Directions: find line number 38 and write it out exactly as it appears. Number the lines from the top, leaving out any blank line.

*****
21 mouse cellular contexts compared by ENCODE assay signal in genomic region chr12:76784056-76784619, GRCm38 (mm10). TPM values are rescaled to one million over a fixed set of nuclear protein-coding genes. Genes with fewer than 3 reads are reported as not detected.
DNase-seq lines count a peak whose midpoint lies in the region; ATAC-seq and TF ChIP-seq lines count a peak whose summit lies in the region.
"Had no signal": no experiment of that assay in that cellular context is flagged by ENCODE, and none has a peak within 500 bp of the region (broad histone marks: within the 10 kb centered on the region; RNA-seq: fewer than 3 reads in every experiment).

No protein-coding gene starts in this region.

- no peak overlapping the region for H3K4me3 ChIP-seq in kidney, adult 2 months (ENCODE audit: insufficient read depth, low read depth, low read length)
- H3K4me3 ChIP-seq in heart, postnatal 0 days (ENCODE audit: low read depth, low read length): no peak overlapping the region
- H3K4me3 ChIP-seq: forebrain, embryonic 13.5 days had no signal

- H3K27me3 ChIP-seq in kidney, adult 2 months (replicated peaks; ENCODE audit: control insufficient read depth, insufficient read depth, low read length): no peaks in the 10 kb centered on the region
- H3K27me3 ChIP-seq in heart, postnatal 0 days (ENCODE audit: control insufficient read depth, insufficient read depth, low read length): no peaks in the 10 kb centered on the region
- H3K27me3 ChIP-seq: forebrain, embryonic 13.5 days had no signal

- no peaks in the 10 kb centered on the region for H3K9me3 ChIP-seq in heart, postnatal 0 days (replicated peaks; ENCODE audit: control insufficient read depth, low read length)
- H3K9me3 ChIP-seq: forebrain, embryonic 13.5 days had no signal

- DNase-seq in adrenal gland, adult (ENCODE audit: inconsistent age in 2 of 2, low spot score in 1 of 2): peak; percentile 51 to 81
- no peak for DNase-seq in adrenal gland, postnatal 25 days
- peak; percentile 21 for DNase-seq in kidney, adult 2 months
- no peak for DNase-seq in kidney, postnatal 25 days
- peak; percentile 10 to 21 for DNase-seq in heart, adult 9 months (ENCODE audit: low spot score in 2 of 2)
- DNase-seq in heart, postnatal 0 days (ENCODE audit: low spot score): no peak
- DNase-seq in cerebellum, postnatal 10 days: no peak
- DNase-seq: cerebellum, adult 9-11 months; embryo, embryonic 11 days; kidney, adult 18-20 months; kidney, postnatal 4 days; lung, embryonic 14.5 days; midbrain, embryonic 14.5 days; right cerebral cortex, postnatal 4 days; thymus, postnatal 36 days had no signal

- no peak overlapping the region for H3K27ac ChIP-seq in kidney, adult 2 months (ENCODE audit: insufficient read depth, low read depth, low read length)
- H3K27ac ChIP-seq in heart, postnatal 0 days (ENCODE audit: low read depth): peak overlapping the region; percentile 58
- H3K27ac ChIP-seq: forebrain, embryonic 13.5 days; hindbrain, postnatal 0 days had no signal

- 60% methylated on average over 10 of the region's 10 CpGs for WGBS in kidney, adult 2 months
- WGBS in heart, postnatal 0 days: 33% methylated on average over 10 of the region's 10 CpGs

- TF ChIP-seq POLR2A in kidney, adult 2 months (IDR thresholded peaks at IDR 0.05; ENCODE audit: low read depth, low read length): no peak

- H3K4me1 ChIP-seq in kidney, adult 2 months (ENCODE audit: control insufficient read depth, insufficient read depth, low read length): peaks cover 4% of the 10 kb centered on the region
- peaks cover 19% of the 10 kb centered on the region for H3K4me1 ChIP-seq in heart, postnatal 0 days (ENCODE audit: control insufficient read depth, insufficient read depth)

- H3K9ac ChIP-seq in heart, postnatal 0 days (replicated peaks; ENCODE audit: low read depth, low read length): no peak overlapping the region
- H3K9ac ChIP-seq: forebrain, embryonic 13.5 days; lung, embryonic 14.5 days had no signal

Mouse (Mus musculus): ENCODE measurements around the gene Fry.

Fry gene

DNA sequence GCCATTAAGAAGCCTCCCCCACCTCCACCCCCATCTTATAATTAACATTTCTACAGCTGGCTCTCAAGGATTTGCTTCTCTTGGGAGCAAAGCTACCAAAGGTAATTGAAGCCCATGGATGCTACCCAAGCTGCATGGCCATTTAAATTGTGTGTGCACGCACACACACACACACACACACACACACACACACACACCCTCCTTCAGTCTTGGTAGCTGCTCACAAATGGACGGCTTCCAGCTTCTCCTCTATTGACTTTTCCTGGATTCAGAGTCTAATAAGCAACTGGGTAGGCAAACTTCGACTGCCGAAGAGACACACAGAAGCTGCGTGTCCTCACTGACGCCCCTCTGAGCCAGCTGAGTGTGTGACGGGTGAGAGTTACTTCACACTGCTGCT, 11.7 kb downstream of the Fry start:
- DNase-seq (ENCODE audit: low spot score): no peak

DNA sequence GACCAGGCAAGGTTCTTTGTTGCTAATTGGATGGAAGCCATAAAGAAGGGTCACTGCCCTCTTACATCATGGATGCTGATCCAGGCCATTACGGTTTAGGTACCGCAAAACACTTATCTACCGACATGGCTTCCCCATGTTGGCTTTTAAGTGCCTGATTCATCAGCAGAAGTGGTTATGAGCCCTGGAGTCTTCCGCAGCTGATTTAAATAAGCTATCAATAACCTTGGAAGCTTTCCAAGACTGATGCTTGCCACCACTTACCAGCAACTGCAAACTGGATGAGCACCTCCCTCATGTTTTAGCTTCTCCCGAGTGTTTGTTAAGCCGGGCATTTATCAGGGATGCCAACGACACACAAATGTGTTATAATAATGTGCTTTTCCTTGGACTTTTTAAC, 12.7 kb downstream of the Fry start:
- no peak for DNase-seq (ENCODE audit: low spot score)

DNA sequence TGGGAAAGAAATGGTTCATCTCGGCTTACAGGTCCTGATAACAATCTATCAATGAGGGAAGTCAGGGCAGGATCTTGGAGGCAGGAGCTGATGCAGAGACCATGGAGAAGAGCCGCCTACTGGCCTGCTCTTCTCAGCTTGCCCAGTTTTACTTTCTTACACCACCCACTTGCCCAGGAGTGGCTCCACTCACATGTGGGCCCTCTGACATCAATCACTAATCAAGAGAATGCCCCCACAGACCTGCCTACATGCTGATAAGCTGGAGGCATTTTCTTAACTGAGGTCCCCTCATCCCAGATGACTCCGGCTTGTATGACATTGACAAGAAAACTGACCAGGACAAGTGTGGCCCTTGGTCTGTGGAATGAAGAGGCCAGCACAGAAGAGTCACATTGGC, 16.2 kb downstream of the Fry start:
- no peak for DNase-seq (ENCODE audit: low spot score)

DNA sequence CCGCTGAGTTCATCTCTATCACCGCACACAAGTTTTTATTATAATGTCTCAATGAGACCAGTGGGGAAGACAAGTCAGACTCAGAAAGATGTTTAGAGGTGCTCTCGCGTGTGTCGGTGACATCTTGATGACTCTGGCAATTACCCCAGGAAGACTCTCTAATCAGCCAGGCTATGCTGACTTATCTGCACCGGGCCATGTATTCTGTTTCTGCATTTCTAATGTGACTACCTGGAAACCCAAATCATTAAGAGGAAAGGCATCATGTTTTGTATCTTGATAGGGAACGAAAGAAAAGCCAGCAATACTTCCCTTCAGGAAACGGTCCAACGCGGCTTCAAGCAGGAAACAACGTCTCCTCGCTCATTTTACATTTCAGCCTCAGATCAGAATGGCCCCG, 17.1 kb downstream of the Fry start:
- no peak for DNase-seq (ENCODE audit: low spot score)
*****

- no peak for DNase-seq (ENCODE audit: low spot score)